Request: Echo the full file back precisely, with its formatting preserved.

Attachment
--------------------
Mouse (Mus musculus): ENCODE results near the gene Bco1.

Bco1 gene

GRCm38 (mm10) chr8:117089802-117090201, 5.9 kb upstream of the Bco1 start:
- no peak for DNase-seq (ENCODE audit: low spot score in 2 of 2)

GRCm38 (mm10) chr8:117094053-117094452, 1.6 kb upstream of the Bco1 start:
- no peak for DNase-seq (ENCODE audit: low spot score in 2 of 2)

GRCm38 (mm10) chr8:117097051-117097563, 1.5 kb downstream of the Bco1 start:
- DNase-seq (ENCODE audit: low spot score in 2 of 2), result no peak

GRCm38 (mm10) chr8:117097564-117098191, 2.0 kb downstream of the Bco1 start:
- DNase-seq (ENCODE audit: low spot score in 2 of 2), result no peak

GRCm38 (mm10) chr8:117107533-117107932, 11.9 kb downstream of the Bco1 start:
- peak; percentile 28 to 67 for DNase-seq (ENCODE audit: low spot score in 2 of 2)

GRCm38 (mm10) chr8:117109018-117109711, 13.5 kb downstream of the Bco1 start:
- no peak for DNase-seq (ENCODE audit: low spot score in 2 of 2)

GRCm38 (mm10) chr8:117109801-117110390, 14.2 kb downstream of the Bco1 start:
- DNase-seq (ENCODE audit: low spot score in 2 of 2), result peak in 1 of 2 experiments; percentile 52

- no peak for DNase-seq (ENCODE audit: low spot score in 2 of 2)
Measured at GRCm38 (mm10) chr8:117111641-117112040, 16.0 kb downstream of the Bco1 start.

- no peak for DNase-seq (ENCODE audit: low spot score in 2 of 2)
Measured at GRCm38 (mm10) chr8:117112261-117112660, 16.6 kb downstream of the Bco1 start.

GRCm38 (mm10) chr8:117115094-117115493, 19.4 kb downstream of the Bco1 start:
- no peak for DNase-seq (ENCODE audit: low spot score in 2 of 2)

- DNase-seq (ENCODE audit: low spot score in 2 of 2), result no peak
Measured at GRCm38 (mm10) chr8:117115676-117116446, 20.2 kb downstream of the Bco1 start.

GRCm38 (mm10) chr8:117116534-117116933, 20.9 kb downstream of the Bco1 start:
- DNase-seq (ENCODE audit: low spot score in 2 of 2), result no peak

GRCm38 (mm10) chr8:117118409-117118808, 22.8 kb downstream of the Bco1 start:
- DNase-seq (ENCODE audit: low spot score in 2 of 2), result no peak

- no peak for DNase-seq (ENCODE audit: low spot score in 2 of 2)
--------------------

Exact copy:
Mouse (Mus musculus): ENCODE results near the gene Bco1.

Bco1 gene

GRCm38 (mm10) chr8:117089802-117090201, 5.9 kb upstream of the Bco1 start:
- no peak for DNase-seq (ENCODE audit: low spot score in 2 of 2)

GRCm38 (mm10) chr8:117094053-117094452, 1.6 kb upstream of the Bco1 start:
- no peak for DNase-seq (ENCODE audit: low spot score in 2 of 2)

GRCm38 (mm10) chr8:117097051-117097563, 1.5 kb downstream of the Bco1 start:
- DNase-seq (ENCODE audit: low spot score in 2 of 2), result no peak

GRCm38 (mm10) chr8:117097564-117098191, 2.0 kb downstream of the Bco1 start:
- DNase-seq (ENCODE audit: low spot score in 2 of 2), result no peak

GRCm38 (mm10) chr8:117107533-117107932, 11.9 kb downstream of the Bco1 start:
- peak; percentile 28 to 67 for DNase-seq (ENCODE audit: low spot score in 2 of 2)

GRCm38 (mm10) chr8:117109018-117109711, 13.5 kb downstream of the Bco1 start:
- no peak for DNase-seq (ENCODE audit: low spot score in 2 of 2)

GRCm38 (mm10) chr8:117109801-117110390, 14.2 kb downstream of the Bco1 start:
- DNase-seq (ENCODE audit: low spot score in 2 of 2), result peak in 1 of 2 experiments; percentile 52

- no peak for DNase-seq (ENCODE audit: low spot score in 2 of 2)
Measured at GRCm38 (mm10) chr8:117111641-117112040, 16.0 kb downstream of the Bco1 start.

- no peak for DNase-seq (ENCODE audit: low spot score in 2 of 2)
Measured at GRCm38 (mm10) chr8:117112261-117112660, 16.6 kb downstream of the Bco1 start.

GRCm38 (mm10) chr8:117115094-117115493, 19.4 kb downstream of the Bco1 start:
- no peak for DNase-seq (ENCODE audit: low spot score in 2 of 2)

- DNase-seq (ENCODE audit: low spot score in 2 of 2), result no peak
Measured at GRCm38 (mm10) chr8:117115676-117116446, 20.2 kb downstream of the Bco1 start.

GRCm38 (mm10) chr8:117116534-117116933, 20.9 kb downstream of the Bco1 start:
- DNase-seq (ENCODE audit: low spot score in 2 of 2), result no peak

GRCm38 (mm10) chr8:117118409-117118808, 22.8 kb downstream of the Bco1 start:
- DNase-seq (ENCODE audit: low spot score in 2 of 2), result no peak

- no peak for DNase-seq (ENCODE audit: low spot score in 2 of 2)